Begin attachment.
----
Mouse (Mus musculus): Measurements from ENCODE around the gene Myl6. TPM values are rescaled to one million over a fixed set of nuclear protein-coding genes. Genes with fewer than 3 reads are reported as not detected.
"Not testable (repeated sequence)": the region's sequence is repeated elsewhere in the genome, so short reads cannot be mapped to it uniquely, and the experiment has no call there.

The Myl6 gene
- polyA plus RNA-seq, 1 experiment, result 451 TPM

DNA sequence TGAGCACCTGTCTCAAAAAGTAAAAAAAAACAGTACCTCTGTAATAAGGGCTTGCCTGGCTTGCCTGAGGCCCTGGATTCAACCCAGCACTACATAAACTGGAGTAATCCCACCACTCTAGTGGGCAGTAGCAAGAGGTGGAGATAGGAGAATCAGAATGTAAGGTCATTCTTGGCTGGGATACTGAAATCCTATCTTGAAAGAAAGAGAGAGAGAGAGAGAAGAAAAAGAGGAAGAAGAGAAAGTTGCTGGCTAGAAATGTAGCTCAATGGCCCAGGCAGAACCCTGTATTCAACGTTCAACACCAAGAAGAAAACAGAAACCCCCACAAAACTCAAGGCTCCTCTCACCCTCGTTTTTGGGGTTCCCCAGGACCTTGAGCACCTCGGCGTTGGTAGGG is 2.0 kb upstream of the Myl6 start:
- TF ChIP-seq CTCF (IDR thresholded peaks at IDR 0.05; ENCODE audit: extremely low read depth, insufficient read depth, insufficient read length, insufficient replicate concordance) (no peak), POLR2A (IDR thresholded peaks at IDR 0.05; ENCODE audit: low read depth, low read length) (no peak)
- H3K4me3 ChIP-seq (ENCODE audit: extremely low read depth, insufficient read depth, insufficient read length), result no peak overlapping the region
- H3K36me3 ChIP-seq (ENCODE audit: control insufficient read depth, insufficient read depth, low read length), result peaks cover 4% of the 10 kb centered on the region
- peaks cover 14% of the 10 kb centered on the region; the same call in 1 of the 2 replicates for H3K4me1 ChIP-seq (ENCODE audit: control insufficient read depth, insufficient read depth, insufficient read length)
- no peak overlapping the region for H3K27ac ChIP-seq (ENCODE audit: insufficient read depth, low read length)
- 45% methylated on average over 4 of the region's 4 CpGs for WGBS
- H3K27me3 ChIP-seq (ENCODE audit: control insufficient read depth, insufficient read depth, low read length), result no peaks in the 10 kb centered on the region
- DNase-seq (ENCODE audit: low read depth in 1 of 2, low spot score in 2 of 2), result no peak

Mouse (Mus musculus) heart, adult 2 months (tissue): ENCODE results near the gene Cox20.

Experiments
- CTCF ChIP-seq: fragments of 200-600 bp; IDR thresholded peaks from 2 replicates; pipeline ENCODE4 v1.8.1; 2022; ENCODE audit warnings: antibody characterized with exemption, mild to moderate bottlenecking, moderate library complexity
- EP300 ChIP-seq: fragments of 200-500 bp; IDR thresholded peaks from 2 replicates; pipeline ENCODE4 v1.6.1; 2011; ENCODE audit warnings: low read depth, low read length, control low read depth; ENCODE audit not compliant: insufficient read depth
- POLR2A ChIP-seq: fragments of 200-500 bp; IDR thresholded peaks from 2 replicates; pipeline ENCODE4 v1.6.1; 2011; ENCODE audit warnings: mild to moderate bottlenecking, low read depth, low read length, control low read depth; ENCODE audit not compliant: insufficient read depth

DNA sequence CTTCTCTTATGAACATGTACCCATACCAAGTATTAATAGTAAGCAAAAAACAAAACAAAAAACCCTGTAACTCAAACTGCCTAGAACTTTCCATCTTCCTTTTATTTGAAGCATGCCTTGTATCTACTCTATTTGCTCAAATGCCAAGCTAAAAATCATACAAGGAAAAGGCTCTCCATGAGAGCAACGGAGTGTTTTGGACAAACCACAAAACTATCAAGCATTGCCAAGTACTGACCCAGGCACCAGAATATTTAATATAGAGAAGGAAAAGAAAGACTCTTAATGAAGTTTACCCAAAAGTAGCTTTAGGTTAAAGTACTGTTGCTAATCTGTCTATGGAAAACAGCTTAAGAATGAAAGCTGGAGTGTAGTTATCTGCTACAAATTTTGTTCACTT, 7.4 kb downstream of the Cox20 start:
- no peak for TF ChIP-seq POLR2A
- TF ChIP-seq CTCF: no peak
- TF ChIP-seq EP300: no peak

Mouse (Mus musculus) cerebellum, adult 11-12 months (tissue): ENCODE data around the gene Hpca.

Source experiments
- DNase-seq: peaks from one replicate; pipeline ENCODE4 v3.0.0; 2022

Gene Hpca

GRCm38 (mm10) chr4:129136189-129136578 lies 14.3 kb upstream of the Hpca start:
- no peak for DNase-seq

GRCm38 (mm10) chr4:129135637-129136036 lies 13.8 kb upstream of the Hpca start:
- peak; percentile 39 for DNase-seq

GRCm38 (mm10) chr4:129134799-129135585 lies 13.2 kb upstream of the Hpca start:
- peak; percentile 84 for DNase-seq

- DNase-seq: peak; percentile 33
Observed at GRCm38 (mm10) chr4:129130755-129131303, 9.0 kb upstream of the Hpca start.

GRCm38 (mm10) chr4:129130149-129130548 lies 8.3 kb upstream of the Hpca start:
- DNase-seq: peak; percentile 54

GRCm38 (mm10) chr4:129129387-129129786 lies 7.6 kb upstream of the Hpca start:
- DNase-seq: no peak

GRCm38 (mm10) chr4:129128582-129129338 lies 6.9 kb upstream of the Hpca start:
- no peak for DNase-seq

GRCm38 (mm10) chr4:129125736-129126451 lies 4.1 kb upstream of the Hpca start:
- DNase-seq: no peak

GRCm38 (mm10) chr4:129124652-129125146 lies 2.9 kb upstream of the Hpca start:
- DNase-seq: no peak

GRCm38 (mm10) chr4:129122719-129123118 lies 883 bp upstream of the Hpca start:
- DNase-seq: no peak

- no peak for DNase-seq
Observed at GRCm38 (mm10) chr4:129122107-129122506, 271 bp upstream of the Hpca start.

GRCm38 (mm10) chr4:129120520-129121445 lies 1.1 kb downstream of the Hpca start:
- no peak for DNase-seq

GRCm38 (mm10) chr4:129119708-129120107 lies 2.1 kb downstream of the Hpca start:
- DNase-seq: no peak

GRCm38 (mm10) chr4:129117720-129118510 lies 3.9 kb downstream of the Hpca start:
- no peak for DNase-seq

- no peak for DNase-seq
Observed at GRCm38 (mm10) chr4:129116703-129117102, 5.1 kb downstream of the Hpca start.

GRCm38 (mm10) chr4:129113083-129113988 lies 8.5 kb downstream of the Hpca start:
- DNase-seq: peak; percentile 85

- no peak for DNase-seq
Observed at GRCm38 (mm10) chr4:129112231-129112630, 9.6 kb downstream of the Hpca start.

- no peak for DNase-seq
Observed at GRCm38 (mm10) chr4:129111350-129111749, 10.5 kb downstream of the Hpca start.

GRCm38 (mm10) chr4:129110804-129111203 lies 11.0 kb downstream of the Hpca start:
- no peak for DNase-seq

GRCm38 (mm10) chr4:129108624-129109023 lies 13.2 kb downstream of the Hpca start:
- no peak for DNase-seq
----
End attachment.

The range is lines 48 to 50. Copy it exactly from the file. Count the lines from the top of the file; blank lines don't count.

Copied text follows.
Observed at GRCm38 (mm10) chr4:129122107-129122506, 271 bp upstream of the Hpca start.

GRCm38 (mm10) chr4:129120520-129121445 lies 1.1 kb downstream of the Hpca start:
- no peak for DNase-seq